GDPR: Get Your Business Ready

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One of the biggest changes in data protection law is coming into force in May 2018. The General Data Protection Regulation (GDPR) will affect how companies process and use their customers’ and employees’ data.

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The European Parliament has announced an ambitious transformation which will strengthen citizens’ rights for controlling their personal data and give individuals the option to be erased from a company’s record. Moreover, the legalisation means some SME and corporate businesses will have to implement a new data protection programme to be compliant with regulation. Regardless of whether the UK will be in the European Union or not, the GDPR regulation will go ahead in less than 8 months.

What is changing?

As of May next year, GDPR is going to replace the Data Protection Act (DPA). The framework will inflict expensive penalties for businesses who fail to manage people’s personal data securely. In accordance with regulators, personal data is defined as ‘any information relating to an identified or identifiable natural person’. As the majority of businesses hold data on individuals, it will significantly impact day-to-day operations. Any business that does not adhere to the regulations can land itself with fines up to 4% of their global turnover or 20m euros (£15.8m), whichever is greater.

What this means for SMEs?

The new conditions mean all SMEs will need to justify how and when an individual has given them consent to store and use their personal data. Individuals will be able to have a say on how their personal data is held, and have the right to withdraw consent at any time. For example, if an individual requests to withdraw from an email list, their details must be erased and not kept on file in the deleted mailing list folder.

Once in action, SMEs will have to explain precisely where the personal data is stored, whether it be on a computer, laptop, servers, or on software programs and accurately explain how removal of data is executed.

Companies will have to up their security measures to reduce the chance of a data breach, as GDPR obliges companies to report any data protection violations in 72 hours to the necessary authorities. Moving forward, GDPR will put greater emphasis on recognising when a breach has occurred and putting an incident recovery plan in action to deal with the consequences.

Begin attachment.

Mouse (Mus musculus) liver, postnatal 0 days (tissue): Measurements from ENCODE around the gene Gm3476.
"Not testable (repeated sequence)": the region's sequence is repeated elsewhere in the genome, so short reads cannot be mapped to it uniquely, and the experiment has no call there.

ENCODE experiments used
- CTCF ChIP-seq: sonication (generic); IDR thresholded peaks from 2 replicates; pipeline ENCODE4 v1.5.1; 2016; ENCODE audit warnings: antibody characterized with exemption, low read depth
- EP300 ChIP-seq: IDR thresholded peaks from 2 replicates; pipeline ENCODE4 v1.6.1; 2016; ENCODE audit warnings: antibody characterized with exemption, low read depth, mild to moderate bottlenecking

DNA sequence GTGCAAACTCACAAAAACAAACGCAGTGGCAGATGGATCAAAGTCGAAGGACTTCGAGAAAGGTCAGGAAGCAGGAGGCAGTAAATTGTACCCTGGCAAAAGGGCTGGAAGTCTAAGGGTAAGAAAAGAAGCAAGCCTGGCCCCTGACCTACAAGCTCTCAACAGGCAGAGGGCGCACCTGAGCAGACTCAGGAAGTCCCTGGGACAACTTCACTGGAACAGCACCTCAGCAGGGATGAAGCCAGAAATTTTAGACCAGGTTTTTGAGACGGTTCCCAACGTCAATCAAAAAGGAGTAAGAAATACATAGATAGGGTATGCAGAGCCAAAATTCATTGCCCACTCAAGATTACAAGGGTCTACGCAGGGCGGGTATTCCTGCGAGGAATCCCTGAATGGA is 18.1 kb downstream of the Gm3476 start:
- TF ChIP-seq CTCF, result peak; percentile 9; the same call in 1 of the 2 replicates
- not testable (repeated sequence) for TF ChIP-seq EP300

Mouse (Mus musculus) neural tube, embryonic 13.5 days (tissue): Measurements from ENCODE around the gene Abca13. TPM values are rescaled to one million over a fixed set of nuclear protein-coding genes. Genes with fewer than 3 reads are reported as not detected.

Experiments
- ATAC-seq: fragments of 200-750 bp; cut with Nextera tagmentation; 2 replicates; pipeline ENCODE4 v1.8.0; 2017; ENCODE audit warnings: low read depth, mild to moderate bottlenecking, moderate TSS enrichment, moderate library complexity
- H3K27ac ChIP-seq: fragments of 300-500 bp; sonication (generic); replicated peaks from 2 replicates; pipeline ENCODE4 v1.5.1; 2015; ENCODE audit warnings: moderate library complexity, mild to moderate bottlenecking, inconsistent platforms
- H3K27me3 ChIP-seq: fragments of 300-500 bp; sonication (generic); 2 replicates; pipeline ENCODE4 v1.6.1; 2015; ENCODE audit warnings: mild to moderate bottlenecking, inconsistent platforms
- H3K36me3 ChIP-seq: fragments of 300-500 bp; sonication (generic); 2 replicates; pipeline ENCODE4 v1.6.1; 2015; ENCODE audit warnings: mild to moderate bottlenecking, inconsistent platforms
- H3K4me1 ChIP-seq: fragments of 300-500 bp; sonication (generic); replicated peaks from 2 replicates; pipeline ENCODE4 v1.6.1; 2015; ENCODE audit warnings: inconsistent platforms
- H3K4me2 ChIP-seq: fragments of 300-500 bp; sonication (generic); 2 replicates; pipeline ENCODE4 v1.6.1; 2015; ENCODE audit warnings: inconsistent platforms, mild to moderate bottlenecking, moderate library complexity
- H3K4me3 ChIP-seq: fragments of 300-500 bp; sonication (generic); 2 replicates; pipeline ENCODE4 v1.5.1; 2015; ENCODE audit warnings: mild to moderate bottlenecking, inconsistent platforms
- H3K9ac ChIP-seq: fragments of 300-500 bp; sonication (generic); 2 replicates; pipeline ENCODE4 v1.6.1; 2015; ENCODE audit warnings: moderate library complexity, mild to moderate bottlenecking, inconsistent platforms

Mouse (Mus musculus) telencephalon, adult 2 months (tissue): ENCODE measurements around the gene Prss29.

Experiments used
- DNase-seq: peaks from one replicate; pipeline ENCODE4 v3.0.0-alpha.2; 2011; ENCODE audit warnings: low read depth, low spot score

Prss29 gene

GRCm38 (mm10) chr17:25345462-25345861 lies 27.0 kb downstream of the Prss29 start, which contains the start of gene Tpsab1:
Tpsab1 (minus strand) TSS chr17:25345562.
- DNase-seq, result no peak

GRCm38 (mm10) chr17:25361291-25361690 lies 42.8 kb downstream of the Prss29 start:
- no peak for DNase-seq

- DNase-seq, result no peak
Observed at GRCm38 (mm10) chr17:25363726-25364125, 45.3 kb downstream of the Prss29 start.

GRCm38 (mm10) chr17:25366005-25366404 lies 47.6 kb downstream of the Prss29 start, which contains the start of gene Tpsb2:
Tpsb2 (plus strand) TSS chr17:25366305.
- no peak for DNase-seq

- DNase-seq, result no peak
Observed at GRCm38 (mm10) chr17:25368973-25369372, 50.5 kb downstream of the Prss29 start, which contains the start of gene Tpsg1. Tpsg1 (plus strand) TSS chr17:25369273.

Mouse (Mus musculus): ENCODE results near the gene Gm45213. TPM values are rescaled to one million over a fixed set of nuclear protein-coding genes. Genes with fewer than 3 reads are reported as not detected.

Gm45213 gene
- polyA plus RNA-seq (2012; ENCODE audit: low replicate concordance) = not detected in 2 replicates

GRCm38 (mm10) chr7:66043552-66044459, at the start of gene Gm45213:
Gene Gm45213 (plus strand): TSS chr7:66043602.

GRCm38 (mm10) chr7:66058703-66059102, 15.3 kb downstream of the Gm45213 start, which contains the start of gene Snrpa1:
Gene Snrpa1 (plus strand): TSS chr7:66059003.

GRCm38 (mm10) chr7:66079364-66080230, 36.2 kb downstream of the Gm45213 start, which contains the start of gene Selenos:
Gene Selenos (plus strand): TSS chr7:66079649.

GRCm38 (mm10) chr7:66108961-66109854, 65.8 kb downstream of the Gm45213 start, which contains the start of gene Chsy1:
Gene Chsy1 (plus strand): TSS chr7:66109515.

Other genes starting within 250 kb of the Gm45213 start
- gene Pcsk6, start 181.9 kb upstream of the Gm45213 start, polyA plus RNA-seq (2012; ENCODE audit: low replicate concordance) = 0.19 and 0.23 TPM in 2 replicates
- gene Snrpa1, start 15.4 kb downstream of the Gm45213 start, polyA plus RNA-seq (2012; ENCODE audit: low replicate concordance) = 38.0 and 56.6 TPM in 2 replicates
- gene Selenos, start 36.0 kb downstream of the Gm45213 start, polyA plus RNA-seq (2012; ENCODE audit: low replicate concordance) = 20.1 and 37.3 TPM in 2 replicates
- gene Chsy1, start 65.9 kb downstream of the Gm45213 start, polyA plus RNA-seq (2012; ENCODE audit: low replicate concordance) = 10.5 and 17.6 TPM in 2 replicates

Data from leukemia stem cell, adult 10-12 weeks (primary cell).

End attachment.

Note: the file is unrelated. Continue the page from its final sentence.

In preparation for GDPR businesses are recommended to implement systems that will make them compliant with the regulation well in advance of the 2018 deadline.

The Next Steps

If your organisation will be impacted by the new regulation, your next step is to conduct an audit to identify what data you store and process for European citizens, its location, its path from point A to B and by what systems is it processed.

By doing this you will unveil the gaps in your systems which will then allow you to investigate the tools and solutions you may need to invest in to help your organisation achieve GDPR compliance.

How Netpoint Solutions can help

Netpoint Solutions can help your business in becoming GDPR compliant

Your IT systems only account for around 20% of the GDPR regulations. Unlike many IT companies we are working with Certified GDPR Practitioners to help your business become fully compliant in all aspects of GRPR, not just the IT related areas.

  • Find out what your GDPR requirements and obligations are via a GDPR assessment
  • Cyber Essentials is seen as a minimum requirement for GDPR, we work as standard within the Cyber Essentials framework and can help your company become certified
  • Many businesses require a Data Protection Officer due to the personal data they process. This can be outsourced to our Virtual DPO Service
  • COMING SOON - our 'GDPR Compliance Tool Kit' will help your business implement the policies and procedures to become compliant

Contact us:
Office Phone: 01484 506960
Email: info@netpointsolutions.co.uk

Key Highlights

  • GDPR is one of the biggest changes in security protection for more than 20 years
  • GDPR is any information relating to an identified or identifiable natural person
  • The legalisation will affect how company’s process and use their customers and employees data
  • Consumers will gain control on how their personal data is managed and have a right to withdraw consent
  • Some SMEs and corporate businesses will have to implement a new data protection program to be compliant with the regulation
  • The framework will inflict extensive penalties for businesses who disregard the rules on managing people’s personal data securely - with fines up to 4% of their global turnover or 20m euros (£15.8m), whichever is greater
  • Businesses will need to destroy data at the request of an individual
  • Companies will have to disclose where personal data is stored – on a device or on software
  • GDPR obliges companies to report any data protection breaches in 72 hours to necessary authorities
  • GDPR will put great emphasis on recognising when a breach has occurred and putting an incident recovery plan in action to deal with the consequences